photo shows national guard member leading civilian throughflood waters to a waiting truck
North Carolina Army National Guardsmen (NCNG) and local emergency services assist with the evacuation efforts on Friday, Oct. 08, 2016. Heavy rains caused by Hurricane Matthew led to flooding throughout eastern North Carolina. U.S. Army National Guard photo by Staff Sgt. Jonathan Shaw, 382nd Public Affairs Detachment/ via Flickr Creative Commons

Are you a health care worker? We’d love to hear from you. Email editor at northcarolinahealthnews.org

By Catherine Clabby

Climate change is likely to increase health risks in locations around this country due to rising temperatures, extreme weather events and movements by disease-causing vectors into new terrain, U.S. EPA officials have concluded.

But the perils will not be identical everywhere. Consider an example shared Thursday at a symposium exploring potential health effects from climate change in Eastern North Carolina.

Many national studies says elderly people living in cities, often described as “heat islands,” are at highest risk of health-related illness when extreme temperatures spike, said Ashley R. Ward, a geographer with the Carolinas Integrated Sciences and Assessments. CISA conducts research that incorporates climate data into research related to public management of water, health and coastal management.

Source: US EPA

But hospital emergency department statistics and other data here show that people are more likely to develop heat-related illness on abnormally hot days, when temperatures range between 90 to 100 degrees, rather than on exceptionally hot ones above 100 degrees, when people seem to taking precautions.

And, it turns out, men between 18 to 44 years of age, not the elderly, are at highest risk in North Carolina of having a heat-related illness, which can be lethal. And they are more likely to live in the country than the city, and may well work outdoors.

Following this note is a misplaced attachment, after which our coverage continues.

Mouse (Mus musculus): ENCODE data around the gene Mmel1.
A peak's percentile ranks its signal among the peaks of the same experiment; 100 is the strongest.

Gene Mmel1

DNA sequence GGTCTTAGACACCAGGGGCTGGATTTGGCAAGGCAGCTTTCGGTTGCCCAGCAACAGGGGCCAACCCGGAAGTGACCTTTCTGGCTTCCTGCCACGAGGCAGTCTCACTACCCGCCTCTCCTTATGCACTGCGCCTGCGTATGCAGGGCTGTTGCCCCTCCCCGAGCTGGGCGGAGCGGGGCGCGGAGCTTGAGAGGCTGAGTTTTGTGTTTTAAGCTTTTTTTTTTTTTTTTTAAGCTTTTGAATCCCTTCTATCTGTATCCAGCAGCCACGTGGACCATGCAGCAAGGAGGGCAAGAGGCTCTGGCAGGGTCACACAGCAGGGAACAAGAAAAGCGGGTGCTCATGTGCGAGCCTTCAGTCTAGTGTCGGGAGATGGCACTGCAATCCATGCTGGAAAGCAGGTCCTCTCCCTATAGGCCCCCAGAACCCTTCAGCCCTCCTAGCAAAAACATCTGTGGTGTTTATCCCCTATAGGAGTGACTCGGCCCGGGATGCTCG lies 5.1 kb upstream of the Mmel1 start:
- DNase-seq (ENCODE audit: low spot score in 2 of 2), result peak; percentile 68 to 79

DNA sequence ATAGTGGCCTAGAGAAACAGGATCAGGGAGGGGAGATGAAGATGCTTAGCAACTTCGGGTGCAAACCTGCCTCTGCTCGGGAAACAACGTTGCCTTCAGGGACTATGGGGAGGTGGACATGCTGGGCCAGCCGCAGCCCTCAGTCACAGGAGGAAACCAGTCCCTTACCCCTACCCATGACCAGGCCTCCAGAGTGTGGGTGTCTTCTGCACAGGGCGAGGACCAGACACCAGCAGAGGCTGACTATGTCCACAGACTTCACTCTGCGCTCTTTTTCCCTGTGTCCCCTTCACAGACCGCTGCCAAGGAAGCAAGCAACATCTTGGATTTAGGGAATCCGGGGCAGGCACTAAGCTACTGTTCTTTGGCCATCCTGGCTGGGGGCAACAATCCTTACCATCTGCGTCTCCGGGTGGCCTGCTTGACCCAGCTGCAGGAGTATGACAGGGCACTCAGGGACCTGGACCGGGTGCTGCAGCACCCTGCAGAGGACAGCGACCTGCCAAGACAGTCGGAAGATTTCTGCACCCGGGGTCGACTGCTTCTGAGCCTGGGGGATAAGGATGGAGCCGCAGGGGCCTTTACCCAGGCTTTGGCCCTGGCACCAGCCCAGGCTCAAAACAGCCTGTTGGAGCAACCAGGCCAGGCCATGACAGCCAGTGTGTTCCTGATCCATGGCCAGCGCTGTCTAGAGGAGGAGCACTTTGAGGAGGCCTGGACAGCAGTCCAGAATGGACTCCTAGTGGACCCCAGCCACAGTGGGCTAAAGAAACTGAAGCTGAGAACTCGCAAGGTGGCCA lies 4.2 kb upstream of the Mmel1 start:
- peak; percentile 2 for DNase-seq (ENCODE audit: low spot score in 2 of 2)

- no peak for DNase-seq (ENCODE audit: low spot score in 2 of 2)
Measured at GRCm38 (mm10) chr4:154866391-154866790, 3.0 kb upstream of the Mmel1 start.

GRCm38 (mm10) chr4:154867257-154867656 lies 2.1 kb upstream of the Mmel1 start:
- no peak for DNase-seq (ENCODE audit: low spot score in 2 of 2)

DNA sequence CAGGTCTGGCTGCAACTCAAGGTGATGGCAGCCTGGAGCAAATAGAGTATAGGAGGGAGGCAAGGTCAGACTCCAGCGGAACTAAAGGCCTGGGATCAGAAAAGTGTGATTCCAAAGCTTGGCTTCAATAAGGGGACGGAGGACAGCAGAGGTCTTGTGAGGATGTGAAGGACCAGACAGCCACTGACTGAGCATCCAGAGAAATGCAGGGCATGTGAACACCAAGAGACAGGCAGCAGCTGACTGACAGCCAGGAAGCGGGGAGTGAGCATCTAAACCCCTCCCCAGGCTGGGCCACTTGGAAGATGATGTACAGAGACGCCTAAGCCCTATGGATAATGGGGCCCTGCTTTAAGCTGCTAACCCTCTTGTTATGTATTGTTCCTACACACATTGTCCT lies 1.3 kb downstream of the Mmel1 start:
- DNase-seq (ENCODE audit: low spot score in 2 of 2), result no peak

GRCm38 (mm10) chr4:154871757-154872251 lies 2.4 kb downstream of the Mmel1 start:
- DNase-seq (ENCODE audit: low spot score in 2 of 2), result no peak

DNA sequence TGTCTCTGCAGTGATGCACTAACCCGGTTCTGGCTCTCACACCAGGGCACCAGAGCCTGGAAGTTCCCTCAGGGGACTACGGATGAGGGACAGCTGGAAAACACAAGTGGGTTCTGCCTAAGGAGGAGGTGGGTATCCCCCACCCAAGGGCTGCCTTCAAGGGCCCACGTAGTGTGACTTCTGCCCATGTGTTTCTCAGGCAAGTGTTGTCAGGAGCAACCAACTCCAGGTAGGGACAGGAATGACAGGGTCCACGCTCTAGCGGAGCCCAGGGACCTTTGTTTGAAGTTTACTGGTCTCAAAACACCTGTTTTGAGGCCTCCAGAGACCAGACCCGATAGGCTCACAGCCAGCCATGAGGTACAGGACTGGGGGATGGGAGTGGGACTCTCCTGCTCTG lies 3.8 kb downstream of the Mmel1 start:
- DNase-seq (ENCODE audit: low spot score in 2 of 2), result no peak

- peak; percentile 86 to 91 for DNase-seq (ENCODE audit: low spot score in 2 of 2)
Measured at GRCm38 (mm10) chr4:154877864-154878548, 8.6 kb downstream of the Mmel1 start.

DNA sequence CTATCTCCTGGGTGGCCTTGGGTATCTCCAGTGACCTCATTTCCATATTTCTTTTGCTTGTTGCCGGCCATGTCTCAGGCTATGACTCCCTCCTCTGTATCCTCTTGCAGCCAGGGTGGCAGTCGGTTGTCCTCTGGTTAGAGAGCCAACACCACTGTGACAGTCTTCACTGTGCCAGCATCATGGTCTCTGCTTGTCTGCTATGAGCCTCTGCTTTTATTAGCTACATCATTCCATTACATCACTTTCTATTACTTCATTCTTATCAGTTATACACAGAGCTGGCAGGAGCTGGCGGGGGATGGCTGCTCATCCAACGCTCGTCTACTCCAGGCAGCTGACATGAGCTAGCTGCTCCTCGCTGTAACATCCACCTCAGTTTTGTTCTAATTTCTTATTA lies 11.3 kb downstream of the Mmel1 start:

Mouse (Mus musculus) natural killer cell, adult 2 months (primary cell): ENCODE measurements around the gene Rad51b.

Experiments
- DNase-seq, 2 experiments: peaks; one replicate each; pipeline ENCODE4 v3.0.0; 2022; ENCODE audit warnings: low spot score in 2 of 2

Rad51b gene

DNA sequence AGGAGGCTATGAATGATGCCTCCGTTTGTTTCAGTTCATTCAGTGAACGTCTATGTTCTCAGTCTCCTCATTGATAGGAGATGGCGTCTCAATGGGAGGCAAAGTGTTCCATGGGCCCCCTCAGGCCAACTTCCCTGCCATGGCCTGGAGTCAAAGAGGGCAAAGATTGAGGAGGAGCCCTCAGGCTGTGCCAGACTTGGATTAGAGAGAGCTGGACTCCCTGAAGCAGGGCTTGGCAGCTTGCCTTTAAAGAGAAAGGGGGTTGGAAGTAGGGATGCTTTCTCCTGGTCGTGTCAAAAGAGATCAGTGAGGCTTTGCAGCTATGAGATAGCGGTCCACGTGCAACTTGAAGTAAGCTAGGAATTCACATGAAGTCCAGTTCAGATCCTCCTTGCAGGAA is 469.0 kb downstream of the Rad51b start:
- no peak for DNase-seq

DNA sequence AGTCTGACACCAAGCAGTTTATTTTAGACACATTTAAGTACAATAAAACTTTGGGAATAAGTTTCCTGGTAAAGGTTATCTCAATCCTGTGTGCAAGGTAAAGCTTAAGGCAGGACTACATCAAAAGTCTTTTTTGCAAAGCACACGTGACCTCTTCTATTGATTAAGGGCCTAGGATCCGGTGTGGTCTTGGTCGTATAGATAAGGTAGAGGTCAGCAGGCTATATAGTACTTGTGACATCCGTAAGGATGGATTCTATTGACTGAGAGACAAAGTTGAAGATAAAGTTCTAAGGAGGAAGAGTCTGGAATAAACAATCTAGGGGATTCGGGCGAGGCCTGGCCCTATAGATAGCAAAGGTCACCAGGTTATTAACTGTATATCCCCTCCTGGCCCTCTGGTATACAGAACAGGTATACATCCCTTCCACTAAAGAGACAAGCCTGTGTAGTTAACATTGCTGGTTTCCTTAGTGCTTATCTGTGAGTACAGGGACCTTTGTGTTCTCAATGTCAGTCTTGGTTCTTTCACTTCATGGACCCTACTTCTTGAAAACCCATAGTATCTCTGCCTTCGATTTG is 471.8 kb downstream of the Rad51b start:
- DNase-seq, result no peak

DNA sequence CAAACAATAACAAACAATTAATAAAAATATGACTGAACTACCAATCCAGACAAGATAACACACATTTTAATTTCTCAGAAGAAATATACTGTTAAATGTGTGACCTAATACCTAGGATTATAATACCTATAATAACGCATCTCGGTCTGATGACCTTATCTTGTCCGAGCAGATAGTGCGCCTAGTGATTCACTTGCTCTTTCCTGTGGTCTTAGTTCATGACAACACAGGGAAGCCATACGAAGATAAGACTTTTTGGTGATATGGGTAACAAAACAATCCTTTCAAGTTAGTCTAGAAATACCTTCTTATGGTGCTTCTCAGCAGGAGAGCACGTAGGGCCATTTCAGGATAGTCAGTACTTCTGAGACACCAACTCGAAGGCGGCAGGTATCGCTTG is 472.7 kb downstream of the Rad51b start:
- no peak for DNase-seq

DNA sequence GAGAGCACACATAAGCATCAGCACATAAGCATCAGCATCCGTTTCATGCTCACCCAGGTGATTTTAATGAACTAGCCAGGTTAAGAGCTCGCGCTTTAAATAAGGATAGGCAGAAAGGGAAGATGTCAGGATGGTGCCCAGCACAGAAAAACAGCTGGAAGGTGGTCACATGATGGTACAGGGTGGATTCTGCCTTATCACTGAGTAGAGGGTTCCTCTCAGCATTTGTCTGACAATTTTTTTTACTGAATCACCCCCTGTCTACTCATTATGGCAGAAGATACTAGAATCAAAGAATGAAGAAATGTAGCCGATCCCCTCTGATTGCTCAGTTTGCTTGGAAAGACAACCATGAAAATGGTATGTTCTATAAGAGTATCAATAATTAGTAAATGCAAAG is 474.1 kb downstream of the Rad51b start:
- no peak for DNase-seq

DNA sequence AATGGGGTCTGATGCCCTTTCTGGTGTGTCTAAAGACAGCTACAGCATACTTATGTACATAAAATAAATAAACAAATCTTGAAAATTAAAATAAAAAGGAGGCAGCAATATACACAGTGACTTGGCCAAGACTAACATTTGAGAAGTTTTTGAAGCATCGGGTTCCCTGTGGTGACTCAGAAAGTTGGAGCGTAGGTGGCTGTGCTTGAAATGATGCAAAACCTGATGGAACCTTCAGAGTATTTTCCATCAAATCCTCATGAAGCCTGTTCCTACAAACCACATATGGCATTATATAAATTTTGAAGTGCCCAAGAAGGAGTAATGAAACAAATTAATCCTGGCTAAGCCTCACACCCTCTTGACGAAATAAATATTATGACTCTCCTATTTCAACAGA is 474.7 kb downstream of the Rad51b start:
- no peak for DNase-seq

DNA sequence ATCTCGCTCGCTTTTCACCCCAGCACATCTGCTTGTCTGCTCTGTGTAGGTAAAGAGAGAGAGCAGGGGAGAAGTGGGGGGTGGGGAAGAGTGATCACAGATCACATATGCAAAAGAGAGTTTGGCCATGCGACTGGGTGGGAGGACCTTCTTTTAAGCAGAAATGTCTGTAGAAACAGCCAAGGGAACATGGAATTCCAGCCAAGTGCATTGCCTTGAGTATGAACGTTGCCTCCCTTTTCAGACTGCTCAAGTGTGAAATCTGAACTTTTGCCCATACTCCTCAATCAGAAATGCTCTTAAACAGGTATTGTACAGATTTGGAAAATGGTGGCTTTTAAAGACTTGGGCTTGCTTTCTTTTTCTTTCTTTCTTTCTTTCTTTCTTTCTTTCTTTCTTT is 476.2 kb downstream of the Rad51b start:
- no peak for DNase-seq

“This highlights the need for more place-based research on a smaller scale,” said Ward, whose organization is funded by the National Oceanic and Atmospheric Administration.

Seeding engagement

A focus on the local was precisely what Greg Kearney, an East Carolina University assistant professor of public health, was aiming for at the Greenville gathering where he and co-organizers invited students, county health department staff, faculty and others to consider how to better respond to climate change in their backyards.

Both the distribution and numbers of Lyme disease diagnoses increased in the United States between 2001 and 2015. Some researchers suggest the spread might be related to climatic and temperature changes that make wider areas hospitable to Lyme disease ticks. Image source: US Global Change Research Program

That was the goal despite stated skepticism by some political leaders in this state and the Trump administration, including newly chosen leaders of the U.S. EPA, about the threat posed by climate change. The vast majority of climate scientists agree that the burning of coal, the driving of gas-powered vehicles and other human activities emit lingering carbon dioxide that is warming Earth’s atmosphere and changing our climate.

The southeastern United States has not warmed as much as other parts of the country, according to EPA data. But climate models have indicated that an increase in average annual temperature of 1.5 to 3.5°F could occur in the Southeast between 2021-2050, according to the state Department of Health and Human Services report North Carolina Climate and Health Profile.

Hurricane wind speeds and rainfall rates here are expected to increase with warming, the EPA has said. It’s a prospect of particular interest to public health professionals in the eastern part of the state, where devastating flooding hit after Hurricane Floyd in 1999 and again from Hurricane Matthew last fall.